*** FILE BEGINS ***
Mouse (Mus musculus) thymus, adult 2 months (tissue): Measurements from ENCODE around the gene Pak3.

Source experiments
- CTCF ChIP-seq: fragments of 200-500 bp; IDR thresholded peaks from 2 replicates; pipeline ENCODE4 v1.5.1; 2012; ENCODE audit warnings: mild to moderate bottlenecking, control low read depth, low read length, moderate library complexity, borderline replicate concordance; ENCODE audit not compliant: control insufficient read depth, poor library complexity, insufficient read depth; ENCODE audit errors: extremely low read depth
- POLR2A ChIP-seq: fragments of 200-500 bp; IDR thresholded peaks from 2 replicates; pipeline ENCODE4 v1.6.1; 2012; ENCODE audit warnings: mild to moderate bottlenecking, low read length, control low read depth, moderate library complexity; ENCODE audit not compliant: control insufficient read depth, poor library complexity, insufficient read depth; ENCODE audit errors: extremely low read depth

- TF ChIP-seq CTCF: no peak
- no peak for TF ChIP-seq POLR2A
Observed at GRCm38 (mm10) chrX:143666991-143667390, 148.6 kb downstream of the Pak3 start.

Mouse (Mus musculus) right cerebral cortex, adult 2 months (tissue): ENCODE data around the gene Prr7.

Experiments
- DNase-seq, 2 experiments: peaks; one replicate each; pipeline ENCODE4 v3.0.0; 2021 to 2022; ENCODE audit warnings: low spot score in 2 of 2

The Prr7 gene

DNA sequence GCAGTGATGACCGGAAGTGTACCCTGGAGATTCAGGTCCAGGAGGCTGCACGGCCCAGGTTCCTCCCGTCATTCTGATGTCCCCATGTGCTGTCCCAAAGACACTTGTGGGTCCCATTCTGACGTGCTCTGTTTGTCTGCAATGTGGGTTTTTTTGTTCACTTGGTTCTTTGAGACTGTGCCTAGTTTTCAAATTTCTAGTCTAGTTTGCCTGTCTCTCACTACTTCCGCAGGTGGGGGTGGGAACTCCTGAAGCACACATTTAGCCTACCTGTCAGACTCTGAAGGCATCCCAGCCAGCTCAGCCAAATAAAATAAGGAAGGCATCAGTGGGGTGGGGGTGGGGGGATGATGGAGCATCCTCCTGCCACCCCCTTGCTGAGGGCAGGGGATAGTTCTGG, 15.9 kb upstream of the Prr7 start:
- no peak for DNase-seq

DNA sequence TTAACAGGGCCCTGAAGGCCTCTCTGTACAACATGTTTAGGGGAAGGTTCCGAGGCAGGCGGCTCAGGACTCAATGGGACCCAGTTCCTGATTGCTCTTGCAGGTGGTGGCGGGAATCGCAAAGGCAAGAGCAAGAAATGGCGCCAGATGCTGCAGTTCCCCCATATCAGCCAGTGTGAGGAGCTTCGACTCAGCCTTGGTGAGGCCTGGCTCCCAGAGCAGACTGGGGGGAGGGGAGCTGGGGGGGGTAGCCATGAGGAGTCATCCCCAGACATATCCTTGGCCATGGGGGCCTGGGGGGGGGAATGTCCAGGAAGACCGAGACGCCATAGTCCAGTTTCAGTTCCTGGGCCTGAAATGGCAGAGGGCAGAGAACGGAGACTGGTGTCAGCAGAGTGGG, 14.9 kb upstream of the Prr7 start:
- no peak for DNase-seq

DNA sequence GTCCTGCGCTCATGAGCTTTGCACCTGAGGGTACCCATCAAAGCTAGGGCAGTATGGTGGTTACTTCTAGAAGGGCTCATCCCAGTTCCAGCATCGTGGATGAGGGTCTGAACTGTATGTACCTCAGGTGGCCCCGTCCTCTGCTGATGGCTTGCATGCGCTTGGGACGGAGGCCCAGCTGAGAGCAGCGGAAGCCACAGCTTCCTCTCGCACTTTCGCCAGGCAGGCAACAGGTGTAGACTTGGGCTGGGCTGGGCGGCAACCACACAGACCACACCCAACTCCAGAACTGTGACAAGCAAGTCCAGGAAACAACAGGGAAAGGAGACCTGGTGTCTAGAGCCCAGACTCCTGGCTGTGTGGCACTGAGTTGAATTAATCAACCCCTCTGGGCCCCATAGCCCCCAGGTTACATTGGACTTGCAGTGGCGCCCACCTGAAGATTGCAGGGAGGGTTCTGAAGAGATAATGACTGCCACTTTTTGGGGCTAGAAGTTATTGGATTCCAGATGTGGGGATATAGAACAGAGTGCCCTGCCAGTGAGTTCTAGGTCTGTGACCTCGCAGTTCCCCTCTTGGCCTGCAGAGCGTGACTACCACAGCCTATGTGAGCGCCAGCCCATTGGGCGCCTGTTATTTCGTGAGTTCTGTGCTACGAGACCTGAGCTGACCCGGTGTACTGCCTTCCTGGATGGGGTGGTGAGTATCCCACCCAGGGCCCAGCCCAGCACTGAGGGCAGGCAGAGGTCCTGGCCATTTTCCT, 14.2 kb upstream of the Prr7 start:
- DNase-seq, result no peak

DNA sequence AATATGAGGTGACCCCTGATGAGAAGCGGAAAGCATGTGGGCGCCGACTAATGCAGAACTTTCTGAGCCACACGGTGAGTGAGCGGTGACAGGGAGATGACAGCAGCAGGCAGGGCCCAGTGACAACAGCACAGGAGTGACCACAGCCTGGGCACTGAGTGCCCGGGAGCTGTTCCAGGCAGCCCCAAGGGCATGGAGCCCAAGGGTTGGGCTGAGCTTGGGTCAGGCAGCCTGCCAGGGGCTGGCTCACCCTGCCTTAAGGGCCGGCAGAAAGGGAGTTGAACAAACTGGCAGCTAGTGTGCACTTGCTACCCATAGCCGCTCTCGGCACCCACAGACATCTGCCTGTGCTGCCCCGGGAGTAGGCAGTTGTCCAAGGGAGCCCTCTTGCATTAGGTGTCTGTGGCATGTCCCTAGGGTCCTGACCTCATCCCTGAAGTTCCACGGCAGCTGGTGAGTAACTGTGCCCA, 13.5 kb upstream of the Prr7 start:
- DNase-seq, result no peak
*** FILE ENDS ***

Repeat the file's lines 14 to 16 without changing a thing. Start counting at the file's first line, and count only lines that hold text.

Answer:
DNA sequence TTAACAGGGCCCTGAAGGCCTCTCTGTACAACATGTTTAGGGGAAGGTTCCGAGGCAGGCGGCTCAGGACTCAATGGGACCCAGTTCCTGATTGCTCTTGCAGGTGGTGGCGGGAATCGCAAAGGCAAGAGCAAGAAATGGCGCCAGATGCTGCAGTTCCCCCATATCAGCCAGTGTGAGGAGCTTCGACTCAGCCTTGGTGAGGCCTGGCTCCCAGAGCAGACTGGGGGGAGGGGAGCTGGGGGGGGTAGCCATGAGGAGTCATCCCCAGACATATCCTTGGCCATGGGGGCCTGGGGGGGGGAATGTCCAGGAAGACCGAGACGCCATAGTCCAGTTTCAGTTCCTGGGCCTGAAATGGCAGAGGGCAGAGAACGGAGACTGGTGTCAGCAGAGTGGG, 14.9 kb upstream of the Prr7 start:
- no peak for DNase-seq

DNA sequence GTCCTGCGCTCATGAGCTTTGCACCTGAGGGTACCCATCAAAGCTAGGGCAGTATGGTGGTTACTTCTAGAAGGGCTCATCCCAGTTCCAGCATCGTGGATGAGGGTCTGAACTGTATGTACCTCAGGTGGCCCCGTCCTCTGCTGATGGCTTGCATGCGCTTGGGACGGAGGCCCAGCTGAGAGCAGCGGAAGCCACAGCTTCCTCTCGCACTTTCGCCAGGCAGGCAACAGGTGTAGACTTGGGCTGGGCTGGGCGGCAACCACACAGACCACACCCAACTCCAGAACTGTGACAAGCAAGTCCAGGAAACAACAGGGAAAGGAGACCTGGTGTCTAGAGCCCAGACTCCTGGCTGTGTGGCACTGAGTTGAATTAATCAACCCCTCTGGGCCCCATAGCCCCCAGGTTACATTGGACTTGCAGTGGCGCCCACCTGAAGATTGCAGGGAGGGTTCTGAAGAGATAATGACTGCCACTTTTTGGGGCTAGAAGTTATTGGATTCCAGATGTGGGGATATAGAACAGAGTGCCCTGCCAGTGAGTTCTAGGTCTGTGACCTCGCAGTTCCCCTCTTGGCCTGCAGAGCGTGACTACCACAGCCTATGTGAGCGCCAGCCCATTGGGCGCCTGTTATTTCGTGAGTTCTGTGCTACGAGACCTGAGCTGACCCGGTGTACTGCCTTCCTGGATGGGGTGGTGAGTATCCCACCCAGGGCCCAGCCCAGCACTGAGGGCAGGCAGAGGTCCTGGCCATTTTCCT, 14.2 kb upstream of the Prr7 start: